If you want to know how dearly, go a long way back. Sin is old, but the Blood is older: God had a Lamb slain before the foundations of the world; and if you want to know how much it cost God to save you, go back to the beginning, away back over the mighty sea of time; and if that is too far go to Calvary, to Bethlehem, to Nazareth, to Gethsemane. Did you ever think of it? It was no sudden sorrow that over­took Him; it was a long-looked-for and anticipated agony. When He worked on that carpenter’s bench and took hold of that piece of timber, He must have thought of the piece that would be a cross upon which He would hang. And when He took up that hammer, don’t you suppose He thought of another hammer that would strike Him; and when He handled those nails, don’t you think there were other nails in His mind that would pierce His hands and feet? And when He took the knots out of that timber, don’t you think they would remind Him of the thorns that would pierce His lovely brow? Ah, He must have thought of it; He knew it all; yet He faced it all, and did not turn to the right nor to the left. When His loved ones tried to prevent him going to that bloody tree, He set them back and set His face towards Calvary.

Born in another man’s stable; buried in another man’s grave; His first pillow, straw, and His last, a crown of thorns; His first com­panions, cattle, and His last, thieves; His first resting-place, some­body else’s manger, and His last, somebody else’s cross; and it was for me, for you.

Born in another man’s stable; buried in another man’s grave; His first pillow, straw, and His last, a crown of thorns; His first com­panions, cattle, and His last, thieves; His first resting-place, some­body else’s manger, and His last, somebody else’s cross; and it was for me, for you. There is nothing that has cost God so much as this, and yet there is nothing which you have treated with such contempt. Don’t be afraid of the Cross; I know it is your humiliation, but it is also your salvation. I know it shows up your darkness and your sin, but it is the key which unlocks the gates of gold and invites everybody to come in and share the bounties of God’s love. I would rather be Gipsy Smith this side of the Cross than Adam on the other side. If we sin we have an Advocate with the Father. They used to go to the Cross to die, now they go to live; it used to be the place of death, but now it is the place of life. Flashing out from that Cross with its outstretched arms inviting the world, I hear words —words sweeter than any music the world has ever listened to —crying, “Him that cometh unto Me, I will in no wise cast out.” God help you to come!

Think of it in this light: Not saved, and salvation so important. If your sin was base and black enough, cruel enough to tear Jesus from the Throne and nail Him to the accursed tree —and He was obedient even unto death — what will your sin do with you if you do not get rid of it? It will have no mercy. Unless you are saved according to God’s plan, you are lost; there is no other Name, no other Way, no other Sal­vation, and if you miss this, you miss all; your salvation depends upon that Cross; your emancipation depends on that surrender; your hope for this life and for the life to come hangs on that Cross. Pull that down and you are doomed; the world has absolutely nothing instead to offer you. Turn your back on this, and you are lost forever.

Think of it in this light: Not saved, and your chances of being saved going, passing away. Some of you have less chance now than you ever had in your life, and if you miss this opportunity you may never have another; you can never tell how near Death may not be; and if you let this chance go by, God help you, for it may be your last on earth. My brother, my sister, be saved now; Jesus calls and wants to save you, but even He cannot save you against your will. He has seen your heart moved and made tender, and you have gone away unsaved. He has had to say, “Ye would not come unto Me that ye might have life.” If I could save you, I would; if my arms were strong and long enough I would bear you all to Jesus. If one word of mine could do it, I would speak it; if anything I could do would bring the unsaved gathering to my Lord, how gladly would I work a miracle! But it is beyond me, and there are some things Jesus cannot do; and one of them is that He cannot save a soul against its will; and unless some of you make haste He will have to tell you some day that He would have saved you, but you thwarted Him; He longed to do it, but you would not have it; you resisted to the bitter end.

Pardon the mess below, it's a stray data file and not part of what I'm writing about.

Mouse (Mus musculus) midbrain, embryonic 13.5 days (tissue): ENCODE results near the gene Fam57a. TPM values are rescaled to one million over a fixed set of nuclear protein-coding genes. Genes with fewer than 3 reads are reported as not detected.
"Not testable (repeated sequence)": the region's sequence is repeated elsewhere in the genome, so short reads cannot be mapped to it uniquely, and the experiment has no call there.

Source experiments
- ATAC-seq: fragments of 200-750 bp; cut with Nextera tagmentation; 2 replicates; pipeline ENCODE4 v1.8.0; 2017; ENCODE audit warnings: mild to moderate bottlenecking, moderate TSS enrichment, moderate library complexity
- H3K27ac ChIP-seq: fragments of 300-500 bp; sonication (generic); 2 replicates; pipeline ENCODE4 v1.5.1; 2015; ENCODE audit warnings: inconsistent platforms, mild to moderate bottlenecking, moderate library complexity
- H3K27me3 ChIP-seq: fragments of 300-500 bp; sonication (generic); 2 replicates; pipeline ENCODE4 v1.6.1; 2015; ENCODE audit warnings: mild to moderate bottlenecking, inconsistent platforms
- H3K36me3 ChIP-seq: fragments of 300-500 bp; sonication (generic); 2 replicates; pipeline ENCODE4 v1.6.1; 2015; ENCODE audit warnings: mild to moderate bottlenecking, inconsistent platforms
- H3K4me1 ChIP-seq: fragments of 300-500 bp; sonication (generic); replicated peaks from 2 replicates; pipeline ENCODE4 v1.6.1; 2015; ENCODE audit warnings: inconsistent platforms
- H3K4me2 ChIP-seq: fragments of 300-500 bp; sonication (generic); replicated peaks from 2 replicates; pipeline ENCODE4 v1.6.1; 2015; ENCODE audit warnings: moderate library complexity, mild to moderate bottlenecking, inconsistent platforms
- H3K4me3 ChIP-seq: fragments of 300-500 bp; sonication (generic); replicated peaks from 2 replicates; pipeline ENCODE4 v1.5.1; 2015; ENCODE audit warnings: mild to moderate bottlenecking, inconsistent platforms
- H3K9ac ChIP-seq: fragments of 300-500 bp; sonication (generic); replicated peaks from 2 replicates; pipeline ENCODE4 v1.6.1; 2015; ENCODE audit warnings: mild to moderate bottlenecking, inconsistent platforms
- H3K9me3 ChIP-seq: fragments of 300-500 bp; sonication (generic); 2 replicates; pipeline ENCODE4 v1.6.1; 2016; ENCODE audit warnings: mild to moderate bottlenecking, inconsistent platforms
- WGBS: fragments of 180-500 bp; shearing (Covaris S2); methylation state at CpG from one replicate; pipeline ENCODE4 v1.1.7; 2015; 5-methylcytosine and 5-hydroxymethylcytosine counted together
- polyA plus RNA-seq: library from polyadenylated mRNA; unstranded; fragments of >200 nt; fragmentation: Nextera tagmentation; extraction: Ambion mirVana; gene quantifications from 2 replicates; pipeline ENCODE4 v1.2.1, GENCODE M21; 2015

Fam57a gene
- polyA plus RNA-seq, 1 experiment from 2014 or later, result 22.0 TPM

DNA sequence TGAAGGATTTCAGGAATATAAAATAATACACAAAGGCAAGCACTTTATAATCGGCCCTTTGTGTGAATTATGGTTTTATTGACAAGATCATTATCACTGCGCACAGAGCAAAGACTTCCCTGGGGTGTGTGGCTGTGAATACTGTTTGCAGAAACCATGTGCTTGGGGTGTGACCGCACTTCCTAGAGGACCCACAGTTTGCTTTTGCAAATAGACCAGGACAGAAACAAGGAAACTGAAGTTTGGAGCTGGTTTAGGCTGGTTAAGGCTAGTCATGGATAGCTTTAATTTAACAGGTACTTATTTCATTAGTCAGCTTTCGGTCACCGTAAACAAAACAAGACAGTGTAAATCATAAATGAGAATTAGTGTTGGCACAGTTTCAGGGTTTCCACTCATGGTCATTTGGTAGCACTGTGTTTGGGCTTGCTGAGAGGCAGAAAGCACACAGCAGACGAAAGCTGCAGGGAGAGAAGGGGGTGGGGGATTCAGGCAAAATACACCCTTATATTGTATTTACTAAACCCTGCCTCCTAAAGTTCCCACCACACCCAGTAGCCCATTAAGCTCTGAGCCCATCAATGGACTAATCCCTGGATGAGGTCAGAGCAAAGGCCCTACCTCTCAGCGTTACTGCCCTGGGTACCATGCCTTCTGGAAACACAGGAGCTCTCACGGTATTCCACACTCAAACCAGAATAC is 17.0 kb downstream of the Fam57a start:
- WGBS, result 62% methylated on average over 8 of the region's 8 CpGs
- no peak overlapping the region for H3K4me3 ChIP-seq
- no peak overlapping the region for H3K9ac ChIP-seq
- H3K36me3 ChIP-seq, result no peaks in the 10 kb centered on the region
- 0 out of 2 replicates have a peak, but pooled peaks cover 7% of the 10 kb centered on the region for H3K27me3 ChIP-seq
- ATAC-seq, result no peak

When my father was a young man, a band of our people, the gipsies, fifty or more of them, had been picking a field of hops on a farm near Tunbridge. Some of you may be old enough to remember it, for it is a matter of history and if you have ever occasion to visit Tunbridge, ask to see the monument they erected to my people. These gipsies had finished one field, and were crossing to another field on the other side of the Medway. They mounted the wagon —men, women, and chil­dren—and away the horses started, and with jokes, songs, and laugh­ter made merry music to the other toilers in the fields as they passed.

As they turned a bend in the lane they saw the old rotten wooden bridge over which they hoped to pass safely. The water was in flood and flowing over the roadway, and when the women saw it they were frightened, and some of them screamed —for gipsy women are only like other women—and before the drivers could stop, the horses, startled by the screams, ran away, crashing into the sides of the old structure, and instantly they were all thrown into the flowing river current. A brave young gipsy seized one of the horses drifting down, and watched for one who was dearer to him than anyone in the world —his mother —and the gipsy boy loves his mother. Presently he saw her, and after many struggles he reached her. But she seized him in such a way that he could not manage to save her, and at last she sank.

When the day of the funeral came there were thirty-nine gipsies (sic) buried, and people gathered from all the countryside to show their sympathy with these poor people. Forgetting the crowd and the clergyman, the poor lad crept down into the trench which contained the coffins, and, kneeling beside his mother’s, he cried: “Mother, mother, I tried to save you; I did all a man could do to save you, but you would not let me.” And if some of you don’t mind, Gipsy Smith will have to cry at the Bar of God, “I did all a man could do to save you, but you would not let me”; and if you don’t mind, Jesus Christ will have to say, “I did all a God could do to save you, but you would not let Me.”

O be saved, His grace is free;

O be saved, His grace is free; O be saved, He died for thee.